Indeed, summer camp gave Ezra yet another excuse to share his passion for America’s favorite pastime. “I loved watching him play, and he loved that I loved watching him play,” says his dad. After his aunt cleaned out her nephew’s room in the yeshivah, she brought his mitt to his father during shiva—a mitt Ari Schwartz wore at the field dedication.

“Part of Ezra’s soul is in this glove, it was probably his most precious possession,” he said.

He further told those assembled: “I’m a better coach and certainly a better father because of him. I’m proud of how our other kids and my wife have dealt with our loss, proud of our community, and now I’m also proud that the kids of Israel who wanted to play but didn’t have a place will now be able to do so—and in Ezra’s name.”

A more seasoned player. Credit: Courtesy.

There are also now a growing number of living memorials to Ezra—a group of little ones named after him, at least 20 of whom the Schwartzes know about, and whose exuberance would no doubt please their namesake.

With his wife Sarah, Rabbi Noah Cheses, who took the leadership of the family’s congregation, Young Israel of Sharon shortly after Ezra’s death, was among those who named a son Ezra. Nearly five years ago, Cheses spoke these words at their newborn’s brit milah:

“Ezra was at his core an ozer, a ‘helper.’ He was a person who sized up any situation in terms of the needs that others had and how he could help address those needs. We want our son to be, at his core, a helper—someone who can be counted upon to lend a hand, to pitch in without being asked to do so. Our goal in choosing this name is to make a statement about our hopes and dreams for our little guy.”

The rabbi then had a vision: “We hope that all these Ezras, when they get to Israel in 18 years and their friends ask, ‘Why is everyone from Boston named Ezra?’ they will make a trip to the place where Ezra helped out and will say to their friends: ‘This is why we are called Ezra. Here walked a young man who was a uniquely caring friend. We carry his name and his legacy.’ ”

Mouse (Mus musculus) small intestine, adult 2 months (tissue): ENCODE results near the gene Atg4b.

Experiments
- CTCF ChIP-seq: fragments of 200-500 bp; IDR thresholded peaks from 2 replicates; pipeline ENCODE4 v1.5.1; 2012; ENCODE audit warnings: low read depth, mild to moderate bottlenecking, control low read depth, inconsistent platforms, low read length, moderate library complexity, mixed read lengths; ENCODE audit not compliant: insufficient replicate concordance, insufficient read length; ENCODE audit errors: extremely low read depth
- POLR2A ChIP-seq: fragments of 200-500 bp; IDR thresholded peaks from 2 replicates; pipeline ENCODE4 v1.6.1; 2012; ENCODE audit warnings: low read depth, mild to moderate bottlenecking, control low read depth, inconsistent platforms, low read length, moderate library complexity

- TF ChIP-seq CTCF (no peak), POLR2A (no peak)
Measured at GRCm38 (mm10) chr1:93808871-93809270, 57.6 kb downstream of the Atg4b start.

That personal style impressed Noam Traum, who was a child growing up next door to the Schwartz family when Ezra was killed. “He was so much older than me, but he included me in every game,” says Noam, who is spending a gap year in Jerusalem and was on hand at the ceremony. “He never left us little kids out.

Indeed, his Aunt Pam said when Ezra would drop by their Ra’anana home for a visit, and afterwards, she’d thank him for spending so much time with his little cousins, he’d always say: “But that’s why I came.”

Now the children of Ra’anana are included in that spirit. “This field is a testament to who Ezra was; it’s a bridge between our new olim and the other Israeli families who are learning what baseball is all about, and between Ezra and his family, and the families in Ra’anana,” Mayor Chaim Broyde told JNS. “When I met his family, I felt their pain, and I knew this field was the right thing to do. With all the work that went into it, this field and baseball are Ezra’s legacy, and they will always tie us together.”

The Ezra Schwartz Memorial Baseball Field in Ra’anana, Israel, Dec. 3, 2021. Credit: Courtesy.

“Baseball is so familiar to our kids, and having it here makes them feel very much at home,” says Justin Pozmanter, a coach of the local Cadets baseball team, who four years ago made aliyah with his family from outside Washington, D.C. “It’s wonderful to now have an official baseball diamond for our kids and for the Israeli kids, too. It really brings the two groups together.”

Ezra’s mother hopes that her son’s philosophy transmits to the new Israeli players.

“Some kids have tantrums on the field when the game doesn’t go their way,” says Ruth Schwartz. “But Ezra never did. He was always calm and confident. And not only do all his brothers and sister play the game because of him, but today, his legacy has expanded tremendously, right here on this field. We hope every child who plays baseball here will feel Ezra’s cool, calm support and his love of baseball.”

“There’s no better way to keep his spirit alive than this,” adds his father. “Yes, I wish we could have one more catch, but this field is Ezra’s gift to every kid who will ever play here. A little spark of him will enter everyone who sets foot in this place that bears his name.”

Click here to learn more about the “Field for Ezra” project.

Kids and adults mingle on the Ezra Schwartz Memorial Baseball Field in Ra’anana, Israel, Dec. 3, 2021. Credit: Courtesy.

The post ‘If you build it, they will come’: Israeli baseball field for terror victim Ezra Schwartz appeared first on JNS.org.